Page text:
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As technology provides greater intelligence, it's likely the next generation of investors will play by different rules.

This article was originally published on the RBC Wealth Management Research & insights site.

Across the world, the investment landscape is recalibrating: A new generation of high-net-worth investors is leading wealth ownership and applying their more global attitudes and values to investment strategies. As a result, smart philanthropy, alternative investing and impact investing are on the rise, while some more traditional sectors contract. Signs of a worldwide economic slowdown and trade wars that are chilling business confidence compound this.

Change is coming

As people look to future-proof their portfolios in an increasingly complex environment, there is an even greater need for tech-based tools and seasoned council to help investors leverage insights and dodge risks.

High-net-worth investors have enjoyed a long stretch of gains. In the U.S., for instance, the S&P 500 has gone up four-fold since it bottomed out in 2009. The wealthiest 10 percent of families increased their net worth by double-digit percentages, according to Ed Wolff, a professor of economics at New York University who studies the distribution of wealth in the U.S. In the UK, the FTSE100 more than doubled over the same time. The next 10 years will probably not be so easy. Fixed income assets are likely to deliver low to negative returns, while equities face a pull-back.

In parallel with these economic challenges, we have seen the rise of technology-based investment solutions. Nir Vulkan, associate professor of business economics at the Said Business School, University of Oxford, notes that: “Such technical-based solutions in the investment world have brought in another layer of clients into wealth management—people who before thought they didn’t have either enough money, or enough knowledge [to invest].”

However, while more low-cost offerings such as robo-advisors will continue to service this area of the market, high-net-worth investors will benefit from advice more than ever. Here, the wealth management industry is increasingly using technology to offer enhanced solutions and insights delivered by human experts.

“There are definitely things to keep an eye on out there — market levels, geopolitics, economic cycles, interest rates, elections,” says Doug Guzman, group head, RBC Wealth Management & RBC Insurance. “That’s exactly where good advice comes into play, keeping our clients invested and focused on their long-term goals — financial as well as personal.”

So what are the advantages of a dedicated wealth manager? According to Larry Siegel, research director of the Research Foundation at the CFA Institute, the human part of the wealth management process is “helping determine which mix [of stocks and bonds] is right for the individual and adjusting that as circumstances change.”

High-net-worth investors are diversifying their portfolios across other asset classes with low correlations to one another, such as real estate, commodities and alternatives like private equity and hedge funds. That we are so far into a bull run may need further thought regarding investments. Investors know they need equities for the return, but will need more downside protection. Wealth managers can help guide them—potential approaches include smart beta equity, which combines the benefits of passive investing and the advantage of active investing strategies.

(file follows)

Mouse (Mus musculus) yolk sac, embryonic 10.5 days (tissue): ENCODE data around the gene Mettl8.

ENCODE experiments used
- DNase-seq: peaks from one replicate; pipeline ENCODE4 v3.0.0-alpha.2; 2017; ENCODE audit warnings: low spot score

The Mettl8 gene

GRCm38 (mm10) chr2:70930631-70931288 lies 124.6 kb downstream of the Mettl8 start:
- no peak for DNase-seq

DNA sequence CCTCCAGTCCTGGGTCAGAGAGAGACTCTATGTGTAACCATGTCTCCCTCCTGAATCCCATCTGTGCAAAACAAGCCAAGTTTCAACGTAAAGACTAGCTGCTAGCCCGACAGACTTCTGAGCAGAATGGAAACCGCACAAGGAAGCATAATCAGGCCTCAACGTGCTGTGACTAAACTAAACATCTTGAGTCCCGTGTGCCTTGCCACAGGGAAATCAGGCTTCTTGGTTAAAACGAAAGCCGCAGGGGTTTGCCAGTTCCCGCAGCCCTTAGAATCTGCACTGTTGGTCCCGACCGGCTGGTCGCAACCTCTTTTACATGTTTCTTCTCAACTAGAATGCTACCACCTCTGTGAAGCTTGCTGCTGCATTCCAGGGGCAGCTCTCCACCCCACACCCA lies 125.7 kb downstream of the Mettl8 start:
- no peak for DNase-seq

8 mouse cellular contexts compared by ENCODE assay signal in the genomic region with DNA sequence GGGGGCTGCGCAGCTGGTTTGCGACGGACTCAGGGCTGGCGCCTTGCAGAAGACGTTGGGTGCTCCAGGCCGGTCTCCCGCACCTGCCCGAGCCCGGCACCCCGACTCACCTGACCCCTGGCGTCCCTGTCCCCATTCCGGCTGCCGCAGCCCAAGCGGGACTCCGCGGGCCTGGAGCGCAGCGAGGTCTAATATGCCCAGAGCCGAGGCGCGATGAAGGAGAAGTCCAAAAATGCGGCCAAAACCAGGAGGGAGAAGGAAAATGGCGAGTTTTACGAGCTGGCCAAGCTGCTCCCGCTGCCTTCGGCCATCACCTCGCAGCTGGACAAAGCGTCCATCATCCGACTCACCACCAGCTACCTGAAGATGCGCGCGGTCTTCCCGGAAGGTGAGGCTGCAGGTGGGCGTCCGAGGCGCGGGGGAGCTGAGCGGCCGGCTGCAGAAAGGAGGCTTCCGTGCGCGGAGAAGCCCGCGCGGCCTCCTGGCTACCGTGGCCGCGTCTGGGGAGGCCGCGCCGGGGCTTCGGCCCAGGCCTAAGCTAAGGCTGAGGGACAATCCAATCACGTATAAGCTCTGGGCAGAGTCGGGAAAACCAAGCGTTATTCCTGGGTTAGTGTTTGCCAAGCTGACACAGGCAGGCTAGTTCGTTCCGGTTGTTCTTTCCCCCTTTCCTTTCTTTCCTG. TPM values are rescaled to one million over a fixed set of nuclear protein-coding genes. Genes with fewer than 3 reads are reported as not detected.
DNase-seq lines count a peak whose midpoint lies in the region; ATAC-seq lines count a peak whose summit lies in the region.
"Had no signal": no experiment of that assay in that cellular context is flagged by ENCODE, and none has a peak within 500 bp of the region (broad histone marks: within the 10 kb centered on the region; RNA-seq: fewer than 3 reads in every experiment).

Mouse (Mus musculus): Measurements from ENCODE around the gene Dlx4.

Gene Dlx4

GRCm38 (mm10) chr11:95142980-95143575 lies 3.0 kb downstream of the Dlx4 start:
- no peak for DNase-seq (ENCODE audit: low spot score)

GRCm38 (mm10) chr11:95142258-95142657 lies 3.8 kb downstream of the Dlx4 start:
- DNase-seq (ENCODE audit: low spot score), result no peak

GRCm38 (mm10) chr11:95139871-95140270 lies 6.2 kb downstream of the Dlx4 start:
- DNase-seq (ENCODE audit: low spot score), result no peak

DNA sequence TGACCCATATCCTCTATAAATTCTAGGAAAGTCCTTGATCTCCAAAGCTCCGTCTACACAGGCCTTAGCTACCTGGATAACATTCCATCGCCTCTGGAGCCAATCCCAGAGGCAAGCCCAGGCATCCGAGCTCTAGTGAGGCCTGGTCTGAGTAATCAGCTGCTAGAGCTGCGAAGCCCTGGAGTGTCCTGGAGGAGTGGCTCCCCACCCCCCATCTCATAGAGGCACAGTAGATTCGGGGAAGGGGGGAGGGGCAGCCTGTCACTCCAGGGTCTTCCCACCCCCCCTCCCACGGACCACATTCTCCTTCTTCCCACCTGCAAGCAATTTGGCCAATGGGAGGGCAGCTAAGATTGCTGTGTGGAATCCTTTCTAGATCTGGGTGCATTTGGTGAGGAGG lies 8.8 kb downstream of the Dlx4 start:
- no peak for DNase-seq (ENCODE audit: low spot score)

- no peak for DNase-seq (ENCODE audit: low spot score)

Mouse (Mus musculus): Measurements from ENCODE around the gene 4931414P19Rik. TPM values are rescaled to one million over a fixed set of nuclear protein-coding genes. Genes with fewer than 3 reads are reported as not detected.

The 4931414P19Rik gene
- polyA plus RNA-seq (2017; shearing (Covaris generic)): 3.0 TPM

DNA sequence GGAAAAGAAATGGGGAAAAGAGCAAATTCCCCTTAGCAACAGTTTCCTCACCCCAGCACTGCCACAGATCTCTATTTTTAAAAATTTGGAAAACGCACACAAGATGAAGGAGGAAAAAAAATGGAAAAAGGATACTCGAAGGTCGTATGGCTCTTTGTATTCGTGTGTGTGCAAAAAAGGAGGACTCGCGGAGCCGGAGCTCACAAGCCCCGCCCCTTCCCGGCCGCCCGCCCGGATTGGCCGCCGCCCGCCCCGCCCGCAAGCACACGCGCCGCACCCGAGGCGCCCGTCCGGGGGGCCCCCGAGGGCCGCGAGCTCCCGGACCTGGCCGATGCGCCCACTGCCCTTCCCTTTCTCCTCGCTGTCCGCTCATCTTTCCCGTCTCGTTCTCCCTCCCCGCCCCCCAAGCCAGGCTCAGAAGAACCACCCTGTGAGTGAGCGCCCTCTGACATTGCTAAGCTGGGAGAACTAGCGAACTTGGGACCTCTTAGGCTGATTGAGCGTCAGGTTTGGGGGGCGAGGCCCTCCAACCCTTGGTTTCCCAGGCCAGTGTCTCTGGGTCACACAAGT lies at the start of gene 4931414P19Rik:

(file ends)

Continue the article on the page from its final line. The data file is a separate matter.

How will emerging technology like AI influence the investment process?

Although there has been a lot of noise around the rise of artificial intelligence (AI) in the investment process, the reality will be less about human versus machine and more about how they become better and faster together. As Guzman explains: “Relationship-driven, human advice will continue to be an important part of almost all wealth relationships. As life becomes more complicated, investors will need complex, holistic and thoughtful advice more than ever before. Technology will increasingly create tools that enable advisors to do more, but there will always be a place for real-time, empathetic human advice; especially for high-net-worth clients.”

“Digitally empowered wealth advisors can deliver highly personalized, real-time insights,” adds Christopher Burke, vice president of digital solutions and sales enablement at RBC Wealth Management. For instance, AI can parse news and events from around the world and alert wealth managers as to which clients might be affected and how. “Armed with these insights, wealth managers can proactively reach out to investors to re-strategize,” he says.

AI will offer advantages, but it will have its limitations, says Siegel: “Investing is easy: you buy and hold a diversified portfolio. But getting people to do it, because of the behavioural modifications this requires, is hard. And AI isn’t going to help with that. People influence people, through their knowledge, experience and passion.”

While AI can tell you what the risk exposures in your portfolio are, it takes a human being to diagnose an appropriate response that fits your circumstances.

“Unquestionably, technology is a friend—it’s a tool to complement the traditional model, rather than compete with it,” says Guzman. He explains that wealth managers are leveraging technology regularly to reduce complexity, expedite decision-making and get solutions to both advisors and clients faster. At a time when markets can execute hairpin turns, that speed can be vital.

Ultimately, markets are human creations and human expertise is needed to navigate them. “The role of the human in the wealth management process is like a basketball player—using their experience and skills to respond to the changing conditions on the court,” says Siegel.

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